It’s True, You Are What You Eat!

Have you noticed how many diet and nutrition books there are in the bookshops these days?

It seems that the areas of weight control and nutrition are amongst the most popular of all reading materials, with many well-known stores stocking no fewer than 100 different dietary plans espousing the various virtues of high fat vs low fat, high protein vs low protein and high carb vs low carb.

There quite simply has never been a time in history when so much information has been made readily available to us in the fields of human nutrition and biochemistry. As fitness professionals we should be jumping for joy!

Yet, before we pat ourselves on the back and congratulate ourselves for a job well done we would do well consider the fruits of our collective labour.

Despite (or perhaps because of) our increasing knowledge of the chemical qualities of foods, it is a sad fact that there are currently more clinically and morbidly obese people on the planet than at any other point in history, with statisticians from many first world countries predicting worse yet to come. And it’s not just obesity that’s on the rise; Diabetes, hypercholesterolemia, hypertension, mental illness and even cancer have reached record levels too, signifying that the human metabolism has finally reached breaking point and can no longer cope with the excessive demands placed upon it.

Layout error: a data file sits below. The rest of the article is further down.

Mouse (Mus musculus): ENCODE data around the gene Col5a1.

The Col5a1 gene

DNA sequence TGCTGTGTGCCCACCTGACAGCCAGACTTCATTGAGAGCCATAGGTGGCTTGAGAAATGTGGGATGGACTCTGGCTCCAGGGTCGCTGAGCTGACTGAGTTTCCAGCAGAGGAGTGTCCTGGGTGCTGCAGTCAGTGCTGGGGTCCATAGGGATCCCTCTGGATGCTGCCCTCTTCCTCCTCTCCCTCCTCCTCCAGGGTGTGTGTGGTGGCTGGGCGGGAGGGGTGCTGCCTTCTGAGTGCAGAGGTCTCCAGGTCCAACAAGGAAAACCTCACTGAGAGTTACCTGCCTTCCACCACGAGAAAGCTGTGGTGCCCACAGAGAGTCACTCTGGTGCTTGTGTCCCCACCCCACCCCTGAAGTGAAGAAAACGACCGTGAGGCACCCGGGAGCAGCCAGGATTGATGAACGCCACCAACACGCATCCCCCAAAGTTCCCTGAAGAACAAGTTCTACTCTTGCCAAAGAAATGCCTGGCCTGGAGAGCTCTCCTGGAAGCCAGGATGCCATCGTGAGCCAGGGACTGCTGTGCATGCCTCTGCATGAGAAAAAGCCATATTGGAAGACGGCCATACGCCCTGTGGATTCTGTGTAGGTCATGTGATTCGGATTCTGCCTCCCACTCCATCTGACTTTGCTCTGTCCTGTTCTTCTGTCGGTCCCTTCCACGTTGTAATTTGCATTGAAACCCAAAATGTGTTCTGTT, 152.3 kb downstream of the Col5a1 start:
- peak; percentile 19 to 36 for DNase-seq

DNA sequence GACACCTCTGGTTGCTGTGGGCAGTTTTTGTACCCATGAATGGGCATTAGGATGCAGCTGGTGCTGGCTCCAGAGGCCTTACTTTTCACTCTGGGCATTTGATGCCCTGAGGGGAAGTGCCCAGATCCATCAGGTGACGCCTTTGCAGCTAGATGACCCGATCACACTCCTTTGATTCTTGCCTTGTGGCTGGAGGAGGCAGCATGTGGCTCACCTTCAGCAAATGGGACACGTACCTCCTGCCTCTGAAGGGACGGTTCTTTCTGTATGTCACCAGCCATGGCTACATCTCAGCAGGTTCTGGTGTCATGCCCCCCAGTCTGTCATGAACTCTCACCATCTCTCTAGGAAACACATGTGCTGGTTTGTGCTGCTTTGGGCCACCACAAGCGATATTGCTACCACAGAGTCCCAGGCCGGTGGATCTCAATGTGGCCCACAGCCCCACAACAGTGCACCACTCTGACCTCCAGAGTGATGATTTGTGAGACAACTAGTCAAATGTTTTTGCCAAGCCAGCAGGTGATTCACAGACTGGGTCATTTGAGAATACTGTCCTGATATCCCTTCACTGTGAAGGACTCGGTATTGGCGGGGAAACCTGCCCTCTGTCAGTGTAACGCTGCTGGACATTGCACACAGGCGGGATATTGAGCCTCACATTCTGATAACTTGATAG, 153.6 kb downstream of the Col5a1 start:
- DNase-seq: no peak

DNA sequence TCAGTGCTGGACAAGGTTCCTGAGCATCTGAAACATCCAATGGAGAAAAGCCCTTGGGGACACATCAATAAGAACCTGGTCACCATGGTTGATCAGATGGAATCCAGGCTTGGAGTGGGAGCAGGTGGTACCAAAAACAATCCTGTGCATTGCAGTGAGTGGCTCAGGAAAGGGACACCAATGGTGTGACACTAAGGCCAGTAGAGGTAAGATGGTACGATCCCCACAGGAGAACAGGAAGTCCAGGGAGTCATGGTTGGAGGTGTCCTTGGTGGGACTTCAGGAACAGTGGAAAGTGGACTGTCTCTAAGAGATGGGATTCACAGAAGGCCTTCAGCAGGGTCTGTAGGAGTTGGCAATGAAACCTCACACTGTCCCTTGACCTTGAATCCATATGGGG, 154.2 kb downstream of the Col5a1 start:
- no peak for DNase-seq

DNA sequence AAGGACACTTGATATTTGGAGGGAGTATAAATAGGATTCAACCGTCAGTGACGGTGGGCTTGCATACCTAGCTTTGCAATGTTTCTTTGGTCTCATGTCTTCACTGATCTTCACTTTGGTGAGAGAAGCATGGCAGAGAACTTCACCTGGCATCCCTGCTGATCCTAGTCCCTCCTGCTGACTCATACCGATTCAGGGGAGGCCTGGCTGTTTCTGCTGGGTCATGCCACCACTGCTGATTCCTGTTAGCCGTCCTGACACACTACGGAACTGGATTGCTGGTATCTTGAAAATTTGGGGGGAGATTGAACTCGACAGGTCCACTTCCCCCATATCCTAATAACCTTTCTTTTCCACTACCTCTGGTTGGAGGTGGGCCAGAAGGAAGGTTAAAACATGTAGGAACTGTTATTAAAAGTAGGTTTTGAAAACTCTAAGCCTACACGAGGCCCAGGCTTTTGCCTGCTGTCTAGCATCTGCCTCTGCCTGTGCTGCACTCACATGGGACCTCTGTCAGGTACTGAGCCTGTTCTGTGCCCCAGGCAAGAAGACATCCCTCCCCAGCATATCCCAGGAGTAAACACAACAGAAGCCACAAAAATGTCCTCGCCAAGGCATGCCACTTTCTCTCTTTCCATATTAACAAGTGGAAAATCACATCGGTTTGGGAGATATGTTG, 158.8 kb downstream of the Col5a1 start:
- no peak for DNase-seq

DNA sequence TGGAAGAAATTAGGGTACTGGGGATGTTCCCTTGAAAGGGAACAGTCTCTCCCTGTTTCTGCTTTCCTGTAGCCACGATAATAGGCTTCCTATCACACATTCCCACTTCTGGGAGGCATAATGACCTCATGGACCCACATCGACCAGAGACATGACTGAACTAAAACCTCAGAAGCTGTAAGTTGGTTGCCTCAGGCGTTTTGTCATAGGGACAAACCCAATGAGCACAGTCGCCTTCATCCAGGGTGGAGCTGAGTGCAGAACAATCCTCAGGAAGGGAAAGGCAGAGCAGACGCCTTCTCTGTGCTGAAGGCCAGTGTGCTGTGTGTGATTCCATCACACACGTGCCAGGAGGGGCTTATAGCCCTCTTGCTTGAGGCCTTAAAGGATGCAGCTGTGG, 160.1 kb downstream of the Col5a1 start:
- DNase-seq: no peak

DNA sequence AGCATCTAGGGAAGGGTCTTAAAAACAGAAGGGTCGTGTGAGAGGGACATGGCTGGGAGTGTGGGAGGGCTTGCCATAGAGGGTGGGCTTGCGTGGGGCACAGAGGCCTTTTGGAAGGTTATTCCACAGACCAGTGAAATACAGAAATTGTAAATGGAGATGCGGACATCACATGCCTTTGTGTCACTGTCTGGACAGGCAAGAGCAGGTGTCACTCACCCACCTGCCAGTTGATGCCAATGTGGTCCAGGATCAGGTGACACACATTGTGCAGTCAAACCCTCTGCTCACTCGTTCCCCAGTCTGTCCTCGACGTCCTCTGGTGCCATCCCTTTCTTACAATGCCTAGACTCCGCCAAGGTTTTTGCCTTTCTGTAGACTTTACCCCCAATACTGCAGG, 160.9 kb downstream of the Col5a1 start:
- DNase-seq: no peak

Clearly, our understanding of nutrition is lacking. It is time to examine the wisdom of our current nutritional strategies and change our paradigms regarding the dietary advice we give our clients.

The Problem

As fitness professionals we are often called upon to make judgements about the quality and quantity of food that our clients eat in order to maintain and improve their health. Armed with our nutritional advisor certifications and a little extra reading we often find ourselves advising our clients about the foods that they should or should not eat, classifying some foods like fruit and vegetables as “good” whilst we advise that red meats and saturated fats are “bad” and should be avoided at all costs.

These generalisations allow fitness professionals to offer non-prescriptive advice to the masses, for what is generally regarded as “healthy eating” or a “balanced diet”. The advice we give our clients has become so accepted as fact that rarely, if ever, do we stop to question the efficacy of this advice, the wisdom behind it and the effect it will have on those that follow it. Rarer yet do we ask the most important question of all;